I can also quickly poll what my students know, or have them brainstorm, log questions for later, or answer each other’s questions using backchannel chatting/idea catching tools like Padlet, Wordle, PollEverywhere, Dotstorming, 81Dash, and TodaysMeet. There are many ways that you can assess the knowledge of your students that don’t involve a piece of paper or pencil. For example, Chemistry Solutions recently published an article on exploring modeling and assessment using Google Drawings. Or how about instead of using a PowerPoint or Prezi — which have both been done to death — use an app such as ThingLink or Haiku Deck? Using these apps, students can demonstrate their subject matter knowledge by creating interactive photographs or graphics with embedded links that a user can click on to get more information. All of these are ways to engage your students without having to truck to the computer lab.

BYOD is crucial when you don’t have resources for labs. Sometimes you don’t have the equipment or finances, but you can do a simulation. Fortunately, more companies and universities are offering lab simulation resources that are compatible with smart devices (see sidebar).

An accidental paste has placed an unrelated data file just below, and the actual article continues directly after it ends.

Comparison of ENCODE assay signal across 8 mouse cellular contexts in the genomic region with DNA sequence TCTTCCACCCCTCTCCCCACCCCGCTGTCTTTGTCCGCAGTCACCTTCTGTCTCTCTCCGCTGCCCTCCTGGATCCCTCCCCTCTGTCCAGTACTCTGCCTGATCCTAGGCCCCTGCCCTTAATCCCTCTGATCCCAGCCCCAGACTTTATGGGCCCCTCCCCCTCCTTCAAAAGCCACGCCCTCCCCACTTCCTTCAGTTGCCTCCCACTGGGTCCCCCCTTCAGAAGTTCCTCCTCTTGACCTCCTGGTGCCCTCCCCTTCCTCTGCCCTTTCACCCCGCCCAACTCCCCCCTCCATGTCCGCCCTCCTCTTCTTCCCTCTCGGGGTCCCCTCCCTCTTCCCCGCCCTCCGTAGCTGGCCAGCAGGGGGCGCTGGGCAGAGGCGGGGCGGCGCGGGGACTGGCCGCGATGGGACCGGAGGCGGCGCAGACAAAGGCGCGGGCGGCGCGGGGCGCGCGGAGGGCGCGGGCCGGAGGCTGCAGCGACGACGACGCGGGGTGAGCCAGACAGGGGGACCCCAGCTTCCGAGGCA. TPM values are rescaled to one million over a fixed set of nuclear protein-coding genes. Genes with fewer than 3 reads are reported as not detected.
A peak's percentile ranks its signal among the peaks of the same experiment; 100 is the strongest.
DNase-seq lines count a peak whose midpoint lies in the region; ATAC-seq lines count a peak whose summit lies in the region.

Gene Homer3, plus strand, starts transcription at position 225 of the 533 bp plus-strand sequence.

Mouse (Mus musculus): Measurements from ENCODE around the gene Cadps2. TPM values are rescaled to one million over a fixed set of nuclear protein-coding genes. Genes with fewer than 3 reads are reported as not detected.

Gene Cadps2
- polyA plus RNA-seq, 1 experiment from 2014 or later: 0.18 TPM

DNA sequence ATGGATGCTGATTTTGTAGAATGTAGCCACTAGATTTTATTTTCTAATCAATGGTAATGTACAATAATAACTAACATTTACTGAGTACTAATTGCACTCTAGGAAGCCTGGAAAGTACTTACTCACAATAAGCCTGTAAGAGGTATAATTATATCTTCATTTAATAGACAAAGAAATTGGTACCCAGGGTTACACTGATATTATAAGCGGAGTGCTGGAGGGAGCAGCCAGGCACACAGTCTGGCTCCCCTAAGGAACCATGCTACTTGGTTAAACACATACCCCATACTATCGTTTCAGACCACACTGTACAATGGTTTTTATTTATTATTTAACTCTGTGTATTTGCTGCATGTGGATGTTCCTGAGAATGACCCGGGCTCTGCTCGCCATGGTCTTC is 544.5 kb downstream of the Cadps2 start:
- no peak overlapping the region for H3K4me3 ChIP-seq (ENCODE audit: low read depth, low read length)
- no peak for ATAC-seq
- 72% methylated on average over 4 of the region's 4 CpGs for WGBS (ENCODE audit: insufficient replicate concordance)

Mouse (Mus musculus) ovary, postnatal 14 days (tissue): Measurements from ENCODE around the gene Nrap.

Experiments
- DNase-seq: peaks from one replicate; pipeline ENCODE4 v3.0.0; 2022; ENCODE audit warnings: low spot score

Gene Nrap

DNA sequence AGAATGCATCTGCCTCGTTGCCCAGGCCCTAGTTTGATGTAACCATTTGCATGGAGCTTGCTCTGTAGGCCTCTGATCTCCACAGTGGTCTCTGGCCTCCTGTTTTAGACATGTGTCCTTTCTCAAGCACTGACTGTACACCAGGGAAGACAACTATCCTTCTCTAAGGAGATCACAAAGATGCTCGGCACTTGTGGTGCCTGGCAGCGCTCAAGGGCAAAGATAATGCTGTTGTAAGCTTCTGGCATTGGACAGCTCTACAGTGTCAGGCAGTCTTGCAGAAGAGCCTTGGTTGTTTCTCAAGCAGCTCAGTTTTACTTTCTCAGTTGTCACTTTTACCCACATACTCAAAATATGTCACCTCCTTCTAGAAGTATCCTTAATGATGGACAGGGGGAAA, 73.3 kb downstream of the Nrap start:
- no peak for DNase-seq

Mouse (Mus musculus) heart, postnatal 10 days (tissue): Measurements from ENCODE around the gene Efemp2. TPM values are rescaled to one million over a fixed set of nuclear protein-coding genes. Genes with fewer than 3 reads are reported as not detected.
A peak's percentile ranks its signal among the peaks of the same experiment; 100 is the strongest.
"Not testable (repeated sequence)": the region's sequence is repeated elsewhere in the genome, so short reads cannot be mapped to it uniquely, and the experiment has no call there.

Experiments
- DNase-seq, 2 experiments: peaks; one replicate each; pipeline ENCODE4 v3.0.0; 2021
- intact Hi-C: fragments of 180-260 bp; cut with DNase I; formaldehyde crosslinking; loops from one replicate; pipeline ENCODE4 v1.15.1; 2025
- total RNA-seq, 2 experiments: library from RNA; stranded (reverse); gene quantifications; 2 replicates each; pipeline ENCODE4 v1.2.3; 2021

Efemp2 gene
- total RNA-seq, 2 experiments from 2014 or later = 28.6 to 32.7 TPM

When a Brick-and-Mortar Lab Isn’t Handy …

There are many sites that provide interactive labs and activities with teacher resources. Here are some of the best I’ve found:

A better path?

I’m glad to say I do no longer have to fight the phone/device battle in my classroom, mainly because I have empowered my students to use their devices appropriately. They’re learning to search more effectively — so instead of telling me that some piece of information “doesn’t exist,” they problem-solve and use a synonym for the term they’re seeking. They’re also learning that neither I nor their textbook have to be the sole source for information. Just as importantly, they’re learning to use technology to be able to more effectively create cohesive arguments and defend their positions.

Do we use smart devices all day, or every day? Of course not. However, I do provide opportunities for my students to learn when using technology is appropriate and when it’s not — just like any other classroom expectation.

I hope that these tips about when, how, and why to use BYOD will encourage you as you plan for next year, whether you’re starting something new or expanding on what you are already doing.